Lent – A Season to Deal With Us

It is fitting that the Lectionary for 2020 offers the Gospel of Jesus Christ, according to Matthew, as the lesson for the first Sunday of Lent. In the fourth chapter verses, 1-11, we find Jesus in the wilderness being tempted by Satan. Jesus has just completed a 40 day fast. As soon as he makes his commitment to God, the Spirit leads him into the wilderness. Why?

Well, some believe that a commitment to God should be followed with some purging. Jesus spent his 40 days fasting, praying, and spending time before the Father. Jesus spent his time dealing with himself and aligning his will with God’s will. While fasting he practiced self-control and self-denial. Both of these characteristics are critical for a meaningful walk with the Lord. To be in the will of God means that we must have control over our human impulses and a willingness to put God’s ways before our selfish ways. Jesus needed to empty himself of some things, that he might replace them with Godly thoughts and deeds.


Jesus prayed while fasting. This spiritual discipline allowed him to draw closer to God and to depend upon God. Recently, a friend shared her practice of a 12-hour fast. My friend shared that during her fast, when she was hungry, she would turn to a blank wall and pray. It seems that the God of creation who reached in to the vast nothing to create something he called good, would use the blank wall to fill her human desire and allow her to continue. She moved from a physical desire to eat, to a spiritual position of fullness.


Just as Jesus experienced in the wilderness, our physical and very human desires can be arrested by the strength of our spiritual connection with God. Jesus used his time alone for spiritual body building. He grew stronger in his faith by fasting, praying, and meditating, all to strengthen his relationship with God. Jesus dealt with himself so that he would be open to the will of God.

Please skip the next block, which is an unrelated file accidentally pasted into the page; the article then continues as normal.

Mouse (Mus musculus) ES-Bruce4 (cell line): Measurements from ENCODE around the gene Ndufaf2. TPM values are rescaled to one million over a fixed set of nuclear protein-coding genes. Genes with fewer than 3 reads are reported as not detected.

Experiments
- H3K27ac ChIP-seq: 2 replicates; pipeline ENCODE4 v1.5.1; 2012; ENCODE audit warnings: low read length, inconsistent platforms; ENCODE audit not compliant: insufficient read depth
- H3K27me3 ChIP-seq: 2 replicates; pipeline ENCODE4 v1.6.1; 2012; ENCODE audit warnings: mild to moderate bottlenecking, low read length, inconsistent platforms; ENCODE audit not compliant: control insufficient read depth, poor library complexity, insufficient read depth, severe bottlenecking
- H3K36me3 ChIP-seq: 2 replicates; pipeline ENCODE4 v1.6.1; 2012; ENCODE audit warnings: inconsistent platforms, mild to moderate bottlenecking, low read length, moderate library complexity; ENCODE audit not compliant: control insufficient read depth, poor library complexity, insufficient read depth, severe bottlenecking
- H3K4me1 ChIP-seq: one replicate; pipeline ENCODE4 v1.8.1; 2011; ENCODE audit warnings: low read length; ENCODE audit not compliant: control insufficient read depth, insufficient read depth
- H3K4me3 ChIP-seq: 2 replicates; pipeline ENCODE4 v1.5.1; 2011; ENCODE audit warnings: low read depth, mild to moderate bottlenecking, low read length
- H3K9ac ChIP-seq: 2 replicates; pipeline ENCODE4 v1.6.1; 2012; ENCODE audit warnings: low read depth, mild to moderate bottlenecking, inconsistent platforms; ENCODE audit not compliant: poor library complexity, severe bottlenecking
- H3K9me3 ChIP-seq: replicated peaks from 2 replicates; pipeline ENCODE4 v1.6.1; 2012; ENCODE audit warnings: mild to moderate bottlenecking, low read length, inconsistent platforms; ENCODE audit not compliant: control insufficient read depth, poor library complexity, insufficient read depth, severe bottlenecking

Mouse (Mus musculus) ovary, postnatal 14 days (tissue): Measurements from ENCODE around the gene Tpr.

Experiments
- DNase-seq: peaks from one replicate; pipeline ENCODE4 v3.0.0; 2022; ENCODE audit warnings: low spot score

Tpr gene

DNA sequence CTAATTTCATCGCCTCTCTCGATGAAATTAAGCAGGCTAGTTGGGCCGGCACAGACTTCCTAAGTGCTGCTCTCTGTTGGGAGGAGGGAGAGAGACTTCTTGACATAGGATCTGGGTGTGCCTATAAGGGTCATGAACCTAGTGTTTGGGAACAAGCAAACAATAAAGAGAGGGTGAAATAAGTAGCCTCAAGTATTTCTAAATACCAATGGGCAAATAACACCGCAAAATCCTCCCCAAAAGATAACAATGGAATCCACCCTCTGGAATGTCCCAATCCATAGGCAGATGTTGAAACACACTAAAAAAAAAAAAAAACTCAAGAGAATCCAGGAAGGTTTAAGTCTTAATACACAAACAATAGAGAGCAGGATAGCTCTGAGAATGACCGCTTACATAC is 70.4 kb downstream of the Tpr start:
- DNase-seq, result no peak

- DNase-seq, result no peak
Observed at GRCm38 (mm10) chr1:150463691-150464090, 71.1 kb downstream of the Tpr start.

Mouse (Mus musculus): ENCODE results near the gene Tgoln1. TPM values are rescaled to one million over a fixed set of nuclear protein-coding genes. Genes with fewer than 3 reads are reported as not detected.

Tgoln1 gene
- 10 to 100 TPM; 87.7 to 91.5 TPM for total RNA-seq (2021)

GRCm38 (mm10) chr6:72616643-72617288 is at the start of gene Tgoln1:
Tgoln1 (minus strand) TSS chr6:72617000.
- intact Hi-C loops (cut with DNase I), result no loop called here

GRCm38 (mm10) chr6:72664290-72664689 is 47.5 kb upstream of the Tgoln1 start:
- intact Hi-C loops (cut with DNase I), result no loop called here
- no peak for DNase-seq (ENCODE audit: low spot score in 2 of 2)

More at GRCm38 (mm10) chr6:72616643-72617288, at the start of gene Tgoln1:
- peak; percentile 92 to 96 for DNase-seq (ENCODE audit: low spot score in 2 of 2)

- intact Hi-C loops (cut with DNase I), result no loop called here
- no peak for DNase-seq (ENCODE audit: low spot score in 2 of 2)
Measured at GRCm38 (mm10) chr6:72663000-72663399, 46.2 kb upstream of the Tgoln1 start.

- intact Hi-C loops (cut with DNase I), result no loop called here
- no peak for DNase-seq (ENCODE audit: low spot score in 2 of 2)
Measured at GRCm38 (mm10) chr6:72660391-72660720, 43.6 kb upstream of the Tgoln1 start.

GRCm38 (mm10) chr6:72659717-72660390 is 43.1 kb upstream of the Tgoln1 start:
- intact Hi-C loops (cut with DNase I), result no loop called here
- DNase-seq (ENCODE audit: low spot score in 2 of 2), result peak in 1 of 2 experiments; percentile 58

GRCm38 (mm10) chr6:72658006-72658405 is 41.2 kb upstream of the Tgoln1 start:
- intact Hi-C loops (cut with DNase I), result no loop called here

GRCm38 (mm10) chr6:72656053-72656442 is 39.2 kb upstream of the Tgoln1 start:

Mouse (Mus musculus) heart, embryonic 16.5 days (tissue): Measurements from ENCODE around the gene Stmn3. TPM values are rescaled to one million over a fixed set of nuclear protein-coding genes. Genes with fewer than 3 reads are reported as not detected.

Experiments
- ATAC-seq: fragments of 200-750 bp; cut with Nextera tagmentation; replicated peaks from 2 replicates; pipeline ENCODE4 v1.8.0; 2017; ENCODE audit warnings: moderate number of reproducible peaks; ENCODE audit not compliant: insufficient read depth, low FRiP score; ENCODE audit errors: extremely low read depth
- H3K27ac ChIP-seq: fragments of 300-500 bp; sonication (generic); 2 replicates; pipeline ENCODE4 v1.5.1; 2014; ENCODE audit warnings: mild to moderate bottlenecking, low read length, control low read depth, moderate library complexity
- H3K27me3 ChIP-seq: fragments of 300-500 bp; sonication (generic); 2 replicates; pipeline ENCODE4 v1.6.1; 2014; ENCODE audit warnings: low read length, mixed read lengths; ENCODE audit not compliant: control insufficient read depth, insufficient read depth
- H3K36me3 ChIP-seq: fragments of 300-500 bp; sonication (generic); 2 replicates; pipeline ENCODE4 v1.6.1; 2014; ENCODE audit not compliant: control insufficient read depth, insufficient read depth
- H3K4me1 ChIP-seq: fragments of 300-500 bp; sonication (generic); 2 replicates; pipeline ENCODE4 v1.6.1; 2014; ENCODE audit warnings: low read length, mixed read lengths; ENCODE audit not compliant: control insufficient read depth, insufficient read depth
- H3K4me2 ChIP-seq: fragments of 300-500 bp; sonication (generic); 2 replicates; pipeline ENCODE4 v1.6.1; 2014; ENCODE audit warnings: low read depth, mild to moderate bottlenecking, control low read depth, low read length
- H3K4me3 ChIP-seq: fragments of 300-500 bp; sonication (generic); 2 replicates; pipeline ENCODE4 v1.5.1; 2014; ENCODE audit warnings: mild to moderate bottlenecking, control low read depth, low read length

The scripture presents Satan, the tempter. He came to challenge Jesus’ faithfulness at Jesus’ weakest hour. He comes challenging who Jesus is. Twice he starts “if you are the Son of God” as if to dare Jesus’ relationship with God by tempting him to follow Satan’s instructions. He challenges Jesus to turn stones into bread (Jesus is hungry), cast himself down (test the angels), and finally to bow down and worship Satan (he will give him worldly power). Jesus quotes scripture to turn Satan away. Jesus had been studying the Bible and allowed God’s Holy Word to light his path. Jesus allowed God’s word to direct his actions. Scripture tells us that angels ministered to Jesus after Satan’s failed efforts.


Jesus teaches us that as we attempt to overcome the forces of evil and sin that surround us daily, we must practice some habits that reinforce us for our journey with God. As our Lord and Savior, we, who call ourselves Christians, are called to follow the example of Christ. Just as Christ entered the wilderness to deal with himself, I invite you to listen for the spirit’s call to you to use the Lenten Season to strengthen your relationship with Christ.


Divine Grace asks two things from us. The first is our conviction; acknowledgement of our sins and our earnest commitment in repentance. The second is to focus on a journey that uses the means of:  grace, prayer, fasting, Bible study, Holy Communion, worship, and listening to the Word of God, to move you closer to God and to allow his grace to perfect you.


With the cross ever before us, Lent gives us an opportunity to purge and renew our soul. Use this season to fortify your relationship with Christ. The Apostle Paul once said, “I die daily”. Daily he pushed aside the very human and natural responses, that he might be alive in Christ Jesus.


Use this season to deal with yourself, that you might come to be even more alive in Christ Jesus. And yes, when the tempter comes, resist him with God’s Word.


Pastor DM Jones